The drumbeat of central banks looking to start slowing monetary stimulus continued over the last week with the Fed surprisingly hawkish and the RBA heading in that direction albeit slowly. But while this could drive a correction in share markets its way too early to get bearish in a cyclical sense.
The move back from stimulus started amongst developed country central banks several months back with the Bank of Canada, then the Bank of England followed by the RBNZ and the Bank of Korea. The Fed has been gradually getting there in relation to tapering its QE program, but it was more evident in the past week with the Fed more upbeat on the outlook and this showed up in the median expectation of Fed officials now showing two rate hikes in 2023 from zero after their March meeting.
While Fed Chair Powell played down the importance of the so-called dots and noted that substantial further progress was “still a ways away” he did say that the Fed is now “talking about talking about tapering.” Our view is that formal taper talk is likely to start at next month’s Fed meeting with actual tapering likely to start late this year or early next and that 2023 for the first Fed hike is a reasonable expectation.
Equities fall sharply
US shares fell sharply on Friday dragging them down 1.9% for the week as a whole as the Fed’s hawkish surprise earlier in the week weighed on cyclical reflation trades and inflation hedges. This also saw Eurozone shares fall 1.2% for the week. Chinese shares also fell 2.4% but Japanese shares rose 0.1% having missed Friday’s decline in the US share market.
Australian shares also missed out on Friday’s US decline and so saw a strong week with the ASX 200 rising to a new record high, although this was led by IT stocks with resources stocks down. Bond yields fell slightly in the US but rose elsewhere reversing some of their recent decline. Oil prices rose but metal, iron ore and gold prices fell not helped by a rebound in the US dollar and the rotation out of cyclical stocks. The rebound in the US dollar also weighed on the $A.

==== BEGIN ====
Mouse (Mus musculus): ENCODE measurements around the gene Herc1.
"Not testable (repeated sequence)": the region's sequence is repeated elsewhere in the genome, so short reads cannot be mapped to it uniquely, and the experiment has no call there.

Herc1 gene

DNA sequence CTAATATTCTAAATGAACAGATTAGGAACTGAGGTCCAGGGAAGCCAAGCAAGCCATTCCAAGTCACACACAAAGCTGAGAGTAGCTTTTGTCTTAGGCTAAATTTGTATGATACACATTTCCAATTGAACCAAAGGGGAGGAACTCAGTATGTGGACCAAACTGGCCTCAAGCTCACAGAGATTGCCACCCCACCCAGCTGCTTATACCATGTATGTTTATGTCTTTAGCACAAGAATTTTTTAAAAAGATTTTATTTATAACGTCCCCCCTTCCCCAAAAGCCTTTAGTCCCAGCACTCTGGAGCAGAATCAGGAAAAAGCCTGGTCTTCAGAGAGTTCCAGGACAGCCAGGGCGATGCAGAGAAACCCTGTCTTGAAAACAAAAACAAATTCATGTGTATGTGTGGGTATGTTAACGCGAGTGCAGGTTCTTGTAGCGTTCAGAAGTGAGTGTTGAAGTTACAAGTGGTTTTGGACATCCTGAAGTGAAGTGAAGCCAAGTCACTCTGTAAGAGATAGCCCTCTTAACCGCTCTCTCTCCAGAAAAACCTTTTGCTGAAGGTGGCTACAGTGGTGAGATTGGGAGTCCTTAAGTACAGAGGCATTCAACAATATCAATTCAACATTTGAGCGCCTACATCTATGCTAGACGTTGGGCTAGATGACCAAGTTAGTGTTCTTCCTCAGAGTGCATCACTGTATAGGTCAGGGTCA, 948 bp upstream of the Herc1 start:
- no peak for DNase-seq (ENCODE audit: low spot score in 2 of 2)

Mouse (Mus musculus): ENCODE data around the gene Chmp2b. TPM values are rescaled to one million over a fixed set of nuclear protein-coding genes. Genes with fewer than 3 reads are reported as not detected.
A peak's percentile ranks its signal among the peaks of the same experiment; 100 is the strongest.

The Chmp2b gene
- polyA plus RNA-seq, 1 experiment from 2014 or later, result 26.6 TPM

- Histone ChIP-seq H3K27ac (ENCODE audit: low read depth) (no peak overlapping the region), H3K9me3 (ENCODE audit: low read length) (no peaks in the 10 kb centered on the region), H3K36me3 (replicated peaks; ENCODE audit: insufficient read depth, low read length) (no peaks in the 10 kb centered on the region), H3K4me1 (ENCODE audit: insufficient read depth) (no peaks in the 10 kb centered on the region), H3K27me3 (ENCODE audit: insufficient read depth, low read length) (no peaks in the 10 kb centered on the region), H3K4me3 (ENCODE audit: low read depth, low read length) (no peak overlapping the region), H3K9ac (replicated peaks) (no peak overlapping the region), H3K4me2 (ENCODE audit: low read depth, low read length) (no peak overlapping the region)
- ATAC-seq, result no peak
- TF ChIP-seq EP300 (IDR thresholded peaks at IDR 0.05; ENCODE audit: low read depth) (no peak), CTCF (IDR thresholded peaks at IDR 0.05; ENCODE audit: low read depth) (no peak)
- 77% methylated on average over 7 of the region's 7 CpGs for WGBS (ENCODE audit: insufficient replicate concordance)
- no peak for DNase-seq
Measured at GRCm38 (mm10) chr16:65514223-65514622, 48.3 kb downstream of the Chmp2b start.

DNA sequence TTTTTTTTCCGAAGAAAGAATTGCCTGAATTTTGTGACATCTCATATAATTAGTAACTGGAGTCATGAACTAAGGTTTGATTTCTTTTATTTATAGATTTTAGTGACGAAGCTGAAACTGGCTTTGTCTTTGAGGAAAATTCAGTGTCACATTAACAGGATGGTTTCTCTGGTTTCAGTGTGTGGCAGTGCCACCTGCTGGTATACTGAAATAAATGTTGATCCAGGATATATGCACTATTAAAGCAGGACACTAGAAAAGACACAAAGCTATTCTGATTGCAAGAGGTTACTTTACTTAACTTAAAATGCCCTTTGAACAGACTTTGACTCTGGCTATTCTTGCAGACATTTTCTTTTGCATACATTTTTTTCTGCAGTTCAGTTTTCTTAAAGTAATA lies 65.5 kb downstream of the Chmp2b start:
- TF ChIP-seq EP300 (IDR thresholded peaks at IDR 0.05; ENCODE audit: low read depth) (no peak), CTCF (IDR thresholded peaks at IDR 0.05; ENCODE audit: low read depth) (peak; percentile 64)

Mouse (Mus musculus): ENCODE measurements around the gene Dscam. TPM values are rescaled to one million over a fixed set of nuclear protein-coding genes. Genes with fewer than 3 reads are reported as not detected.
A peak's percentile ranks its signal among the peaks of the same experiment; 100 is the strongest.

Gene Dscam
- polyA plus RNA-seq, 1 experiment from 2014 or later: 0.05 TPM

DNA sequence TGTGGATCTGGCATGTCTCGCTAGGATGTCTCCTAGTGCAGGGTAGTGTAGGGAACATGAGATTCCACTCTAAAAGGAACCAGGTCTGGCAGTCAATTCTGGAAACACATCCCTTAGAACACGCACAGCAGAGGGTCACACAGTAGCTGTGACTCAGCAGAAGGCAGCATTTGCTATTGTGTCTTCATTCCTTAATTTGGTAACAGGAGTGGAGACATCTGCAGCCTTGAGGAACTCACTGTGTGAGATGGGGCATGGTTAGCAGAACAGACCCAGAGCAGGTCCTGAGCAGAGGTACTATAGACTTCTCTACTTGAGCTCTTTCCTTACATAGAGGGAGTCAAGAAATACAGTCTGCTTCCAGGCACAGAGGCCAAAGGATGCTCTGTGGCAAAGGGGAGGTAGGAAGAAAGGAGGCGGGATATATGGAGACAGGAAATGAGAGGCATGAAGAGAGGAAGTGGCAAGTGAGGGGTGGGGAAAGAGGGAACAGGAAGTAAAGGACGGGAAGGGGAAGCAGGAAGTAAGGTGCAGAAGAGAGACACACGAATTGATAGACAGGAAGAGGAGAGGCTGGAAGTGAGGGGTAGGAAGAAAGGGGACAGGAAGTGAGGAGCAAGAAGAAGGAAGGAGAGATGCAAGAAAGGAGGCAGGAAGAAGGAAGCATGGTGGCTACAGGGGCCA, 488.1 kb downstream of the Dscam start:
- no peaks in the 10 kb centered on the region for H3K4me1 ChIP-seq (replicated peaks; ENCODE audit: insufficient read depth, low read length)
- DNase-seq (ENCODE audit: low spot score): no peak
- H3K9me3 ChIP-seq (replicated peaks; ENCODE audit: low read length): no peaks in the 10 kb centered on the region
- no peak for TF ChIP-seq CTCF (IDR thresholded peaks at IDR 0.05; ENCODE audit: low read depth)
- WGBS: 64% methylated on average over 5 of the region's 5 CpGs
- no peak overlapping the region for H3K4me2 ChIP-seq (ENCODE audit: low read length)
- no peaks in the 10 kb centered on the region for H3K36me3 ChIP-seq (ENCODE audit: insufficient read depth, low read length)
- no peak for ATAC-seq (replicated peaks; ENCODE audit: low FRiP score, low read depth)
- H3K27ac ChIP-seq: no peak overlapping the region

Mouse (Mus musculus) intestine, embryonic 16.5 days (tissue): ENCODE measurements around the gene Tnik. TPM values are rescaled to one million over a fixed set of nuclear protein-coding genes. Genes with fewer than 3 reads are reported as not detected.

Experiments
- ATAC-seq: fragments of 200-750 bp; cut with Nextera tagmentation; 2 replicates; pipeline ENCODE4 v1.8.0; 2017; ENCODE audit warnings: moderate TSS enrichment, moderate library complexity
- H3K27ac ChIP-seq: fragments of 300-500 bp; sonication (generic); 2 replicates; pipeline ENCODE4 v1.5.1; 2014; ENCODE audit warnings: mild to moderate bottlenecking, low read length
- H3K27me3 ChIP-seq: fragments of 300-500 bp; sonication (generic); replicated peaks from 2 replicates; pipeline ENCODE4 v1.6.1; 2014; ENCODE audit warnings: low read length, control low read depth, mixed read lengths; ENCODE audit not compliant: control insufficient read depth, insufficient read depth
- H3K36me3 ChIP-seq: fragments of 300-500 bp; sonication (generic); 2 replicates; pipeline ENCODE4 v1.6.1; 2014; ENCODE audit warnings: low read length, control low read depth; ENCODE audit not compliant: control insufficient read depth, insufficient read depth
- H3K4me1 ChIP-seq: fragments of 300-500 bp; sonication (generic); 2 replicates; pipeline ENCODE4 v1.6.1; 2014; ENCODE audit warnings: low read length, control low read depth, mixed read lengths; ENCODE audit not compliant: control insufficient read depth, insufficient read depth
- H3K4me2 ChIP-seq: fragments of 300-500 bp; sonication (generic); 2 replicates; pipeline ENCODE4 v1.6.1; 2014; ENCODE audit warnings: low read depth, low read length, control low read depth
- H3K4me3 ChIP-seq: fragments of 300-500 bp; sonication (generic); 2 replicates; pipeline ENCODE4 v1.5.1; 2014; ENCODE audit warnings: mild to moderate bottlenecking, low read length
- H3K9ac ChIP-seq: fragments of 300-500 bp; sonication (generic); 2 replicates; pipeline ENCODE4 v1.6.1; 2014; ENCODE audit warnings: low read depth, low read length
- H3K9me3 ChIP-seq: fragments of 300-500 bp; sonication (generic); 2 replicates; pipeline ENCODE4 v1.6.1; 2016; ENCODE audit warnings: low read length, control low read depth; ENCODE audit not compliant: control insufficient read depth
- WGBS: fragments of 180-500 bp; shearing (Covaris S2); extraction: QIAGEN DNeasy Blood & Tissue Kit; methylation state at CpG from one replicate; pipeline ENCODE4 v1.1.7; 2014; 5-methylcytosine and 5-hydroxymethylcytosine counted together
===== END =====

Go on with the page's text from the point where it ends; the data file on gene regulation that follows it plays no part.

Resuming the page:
RBA Board meets
Meanwhile in Australia, the minutes from the last RBA meeting and a speech by RBA Governor Lowe didn’t really offer anything new on the economic outlook but it did provide some insight in terms of how they are approaching their July decisions regarding whether or not to extend their yield target and their bond buying program.
In terms of the former our view is that the RBA is unlikely to extend its yield target from the April 2024 bond to the November 2024 bond because there is a now a very high probability of a rate hike in the next three years thanks to the continuing stronger than expected recovery as evident in the May jobs report.
In fact, we continue to see the first-rate hike as being in 2023 and after the strong jobs numbers there is a risk it may come in late 2022. In terms of the bond buying program the RBA has already ruled out ending it in September but strong growth points to some sort of tapering of it.
Our base case is that the RBA will reduce its bond buying program to $50bn over six months (under its option iii) but note that this could be combined with its option iv to adopt an open-ended approach with more frequent reviews. The latter has the benefit of being able to better calibrate to the needs of the economy and also to what other central banks (namely the Fed) are doing in terms of quantitative easing. So the exit path for the RBA from ultra-easy monetary policy looks like this: ending the Term Funding Facility for banks this month; leaving the bond yield target focussed on the April 2024 bond; tapering the bond buying program from September; possibly ending the bond yield target next year; ahead of a first rate hike in 2023 (or maybe late 2022).